One component of the city’s $1.7 million downtown facelift are barriers that would enclose the 300 and 400 blocks of Fourth Street for events such as the Biggest Block Party Ever that temporarily close the street.
But the proposal that downtown merchant Jeff Baker saw made him cringe. The owner of Baker’s Fine Gifts and Accessories contends the retractable gates would take away from the downtown’s beauty.
“I focused on them immediately, because it was so obviously glaringly bad,” Baker said. “As much as I tried, there was no interest in discussing the structures themselves.”
On Monday, Baker was pleased to learn that Kelly Wilson, director of the Indiana University Center of Art and Design-Columbus, and local architect Louis Joyner will present an alternative proposal today to Mayor Kristen Brown and City Engineer Dave Hayward.
The gates are part of the beautification plan to transform Fourth Street into a multi-functional urban street with trees, benches and energy-efficient lighting.
Brown confirmed today’s meeting, but she said any changes to the barriers would only be finalized after weeks of gathering public opinion. “And then (the change) couldn’t add to the cost, and it could not slow down the project — even by a day,” she said.
Moving the construction process along comes under Hayward’s responsibility. The Washington and Fourth street intersection is scheduled to reopen Oct. 13, and the project’s end is expected in early November.
“We’ve given them a timetable and said, ‘If you want to redesign, we’ve got to have decisions and things in place real quickly here,’” Hayward said. “So they’re coming out at the very, very late hour in the process. We’re trying to look at the options, but the
options are running out pretty quickly.”
Brown said Wilson hadn’t seen the barriers until recently, when he immediately suggested reconsidering. Wilson prefers to restrict the 300 and 400 blocks with bollards, or vertical posts, Brown said, with part of the idea behind the notion being that the lighter barriers would create more free-flowing foot traffic.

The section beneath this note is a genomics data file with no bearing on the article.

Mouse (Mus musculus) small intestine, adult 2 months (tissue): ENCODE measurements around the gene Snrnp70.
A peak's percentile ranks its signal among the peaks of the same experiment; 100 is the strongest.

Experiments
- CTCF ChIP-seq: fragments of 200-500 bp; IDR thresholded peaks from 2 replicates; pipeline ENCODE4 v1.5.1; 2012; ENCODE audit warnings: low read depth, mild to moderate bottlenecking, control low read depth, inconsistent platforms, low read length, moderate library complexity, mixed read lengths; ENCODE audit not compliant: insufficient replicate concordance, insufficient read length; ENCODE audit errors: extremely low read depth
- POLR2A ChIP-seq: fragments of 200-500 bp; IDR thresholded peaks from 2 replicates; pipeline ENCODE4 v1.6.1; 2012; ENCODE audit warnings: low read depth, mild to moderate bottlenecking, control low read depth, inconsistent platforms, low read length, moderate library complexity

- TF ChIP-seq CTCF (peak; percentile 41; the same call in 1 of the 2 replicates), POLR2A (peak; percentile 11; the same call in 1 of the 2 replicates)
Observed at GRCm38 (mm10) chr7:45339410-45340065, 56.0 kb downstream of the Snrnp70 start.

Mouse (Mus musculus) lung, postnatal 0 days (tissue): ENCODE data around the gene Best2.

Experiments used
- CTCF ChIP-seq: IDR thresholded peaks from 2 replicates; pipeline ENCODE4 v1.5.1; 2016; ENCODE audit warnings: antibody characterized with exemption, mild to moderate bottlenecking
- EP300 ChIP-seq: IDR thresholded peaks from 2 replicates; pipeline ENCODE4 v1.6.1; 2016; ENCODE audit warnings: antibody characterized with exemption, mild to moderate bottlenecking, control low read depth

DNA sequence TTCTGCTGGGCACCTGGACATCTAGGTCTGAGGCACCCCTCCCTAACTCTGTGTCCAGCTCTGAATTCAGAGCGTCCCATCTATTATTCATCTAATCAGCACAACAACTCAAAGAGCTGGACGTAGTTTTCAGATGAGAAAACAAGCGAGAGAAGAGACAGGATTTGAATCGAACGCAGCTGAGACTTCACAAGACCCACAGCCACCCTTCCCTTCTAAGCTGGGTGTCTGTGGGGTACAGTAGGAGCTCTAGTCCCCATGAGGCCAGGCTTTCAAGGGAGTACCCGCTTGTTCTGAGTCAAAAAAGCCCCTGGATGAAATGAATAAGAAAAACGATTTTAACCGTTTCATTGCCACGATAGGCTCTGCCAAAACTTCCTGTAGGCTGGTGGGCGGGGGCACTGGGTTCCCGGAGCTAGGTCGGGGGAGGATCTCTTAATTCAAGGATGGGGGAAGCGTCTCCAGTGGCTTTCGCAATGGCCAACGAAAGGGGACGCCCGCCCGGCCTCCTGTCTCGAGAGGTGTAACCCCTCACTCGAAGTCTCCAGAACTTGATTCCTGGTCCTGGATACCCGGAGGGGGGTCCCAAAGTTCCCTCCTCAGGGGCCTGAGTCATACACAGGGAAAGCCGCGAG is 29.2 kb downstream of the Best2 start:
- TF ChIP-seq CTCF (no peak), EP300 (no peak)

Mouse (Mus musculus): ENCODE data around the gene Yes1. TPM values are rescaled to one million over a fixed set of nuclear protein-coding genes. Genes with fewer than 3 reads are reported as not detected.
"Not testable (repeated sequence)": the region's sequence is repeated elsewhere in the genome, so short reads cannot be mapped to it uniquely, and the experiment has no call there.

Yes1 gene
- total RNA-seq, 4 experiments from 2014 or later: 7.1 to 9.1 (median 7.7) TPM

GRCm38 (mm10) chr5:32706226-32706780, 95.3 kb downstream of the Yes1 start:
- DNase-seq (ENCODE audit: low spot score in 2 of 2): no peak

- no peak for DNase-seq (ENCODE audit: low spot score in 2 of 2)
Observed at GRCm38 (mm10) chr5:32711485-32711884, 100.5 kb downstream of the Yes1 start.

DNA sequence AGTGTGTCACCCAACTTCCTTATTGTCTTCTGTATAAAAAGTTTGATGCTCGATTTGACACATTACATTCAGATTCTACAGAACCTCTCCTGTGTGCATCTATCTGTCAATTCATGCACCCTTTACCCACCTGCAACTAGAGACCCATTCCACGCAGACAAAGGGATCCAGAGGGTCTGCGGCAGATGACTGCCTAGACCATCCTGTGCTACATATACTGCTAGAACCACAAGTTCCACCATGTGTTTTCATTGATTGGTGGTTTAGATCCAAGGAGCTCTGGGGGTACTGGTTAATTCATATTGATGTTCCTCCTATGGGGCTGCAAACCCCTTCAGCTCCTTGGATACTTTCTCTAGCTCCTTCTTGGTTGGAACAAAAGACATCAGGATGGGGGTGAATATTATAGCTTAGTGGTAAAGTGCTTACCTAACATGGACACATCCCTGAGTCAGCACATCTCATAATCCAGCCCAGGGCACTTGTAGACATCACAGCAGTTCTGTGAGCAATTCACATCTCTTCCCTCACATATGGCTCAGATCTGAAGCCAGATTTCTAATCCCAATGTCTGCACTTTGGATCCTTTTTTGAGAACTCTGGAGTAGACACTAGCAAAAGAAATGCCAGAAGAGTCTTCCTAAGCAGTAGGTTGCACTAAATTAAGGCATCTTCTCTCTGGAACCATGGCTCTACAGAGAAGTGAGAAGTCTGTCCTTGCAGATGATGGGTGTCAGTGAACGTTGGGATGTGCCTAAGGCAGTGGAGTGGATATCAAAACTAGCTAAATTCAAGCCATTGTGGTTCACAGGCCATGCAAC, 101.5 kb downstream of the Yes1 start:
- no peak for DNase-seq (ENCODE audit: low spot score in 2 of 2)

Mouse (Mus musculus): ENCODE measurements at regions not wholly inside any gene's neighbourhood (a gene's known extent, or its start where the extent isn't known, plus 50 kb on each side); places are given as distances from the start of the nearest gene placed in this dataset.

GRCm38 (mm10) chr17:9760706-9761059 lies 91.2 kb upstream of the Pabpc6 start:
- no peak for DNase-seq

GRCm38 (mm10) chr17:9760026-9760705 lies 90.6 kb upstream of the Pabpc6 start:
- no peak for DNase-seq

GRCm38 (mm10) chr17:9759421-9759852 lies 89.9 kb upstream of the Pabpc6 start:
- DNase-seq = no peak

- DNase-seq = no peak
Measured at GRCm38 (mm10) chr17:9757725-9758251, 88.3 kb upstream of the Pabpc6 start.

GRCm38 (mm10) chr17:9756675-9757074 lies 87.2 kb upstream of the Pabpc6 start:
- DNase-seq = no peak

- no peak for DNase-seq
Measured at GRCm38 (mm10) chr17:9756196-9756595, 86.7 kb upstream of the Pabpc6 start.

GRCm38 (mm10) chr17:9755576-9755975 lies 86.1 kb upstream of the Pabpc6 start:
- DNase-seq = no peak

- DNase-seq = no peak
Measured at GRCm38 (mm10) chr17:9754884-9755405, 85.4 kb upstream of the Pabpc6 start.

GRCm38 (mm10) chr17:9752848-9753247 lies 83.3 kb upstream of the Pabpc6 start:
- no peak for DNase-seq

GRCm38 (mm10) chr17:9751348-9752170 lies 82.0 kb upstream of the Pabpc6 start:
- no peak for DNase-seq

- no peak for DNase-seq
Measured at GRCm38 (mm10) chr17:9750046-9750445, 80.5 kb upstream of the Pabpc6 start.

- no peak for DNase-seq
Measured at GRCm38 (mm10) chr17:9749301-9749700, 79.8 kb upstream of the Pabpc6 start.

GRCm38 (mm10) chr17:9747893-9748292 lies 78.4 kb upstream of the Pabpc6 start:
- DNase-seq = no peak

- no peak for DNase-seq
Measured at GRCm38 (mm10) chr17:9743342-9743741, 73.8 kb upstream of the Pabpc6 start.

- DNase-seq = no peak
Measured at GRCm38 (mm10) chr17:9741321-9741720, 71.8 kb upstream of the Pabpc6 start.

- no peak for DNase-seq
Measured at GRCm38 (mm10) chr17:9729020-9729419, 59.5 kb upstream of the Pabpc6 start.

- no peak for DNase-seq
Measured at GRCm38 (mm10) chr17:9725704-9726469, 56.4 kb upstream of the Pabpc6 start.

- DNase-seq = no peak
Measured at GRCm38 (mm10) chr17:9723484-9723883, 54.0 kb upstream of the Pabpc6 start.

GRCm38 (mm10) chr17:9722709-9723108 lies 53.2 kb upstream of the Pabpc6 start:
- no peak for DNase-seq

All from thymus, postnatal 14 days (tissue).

“I don’t think bollards are an option at this point,” Brown said. “There will be gates. And they will sit on the concrete foundations already designed so that doesn’t slow down the process.”
The barriers were designed by Rundell Ernstberger Associates, an Indianapolis-based landscape architecture firm. The Board of Public Works and the Redevelopment Commission approved the plans.
“We had a very public process,” Hayward said. “People saw the designs. I don’t really want to push all that aside without really considering things carefully.”
Cost of the proposed gates — which also could be used to cordon off other downtown events such as Neighborfest — was not immediately available late Monday.
Project’s latest news
City Engineer Dave Hayward said Monday the intersection of Fourth and Washington streets should be open by Oct. 13, in time for the Ethnic Expo Parade, which goes through there.
The announcement was made during the weekly Monday morning progress meetings in The Commons Chaos Lobby.
“The intersection is really the critical path at this point,” Hayward said.
The intersection needs to be filled with concrete and covered with brick before being reopened. All the while, sidewalk construction will continue.
Finishing the intersection will go somewhat independently of the sidewalks, Hayward said. “They’ve got enough of the sidewalks done that they can use a smaller crew to finish those out.”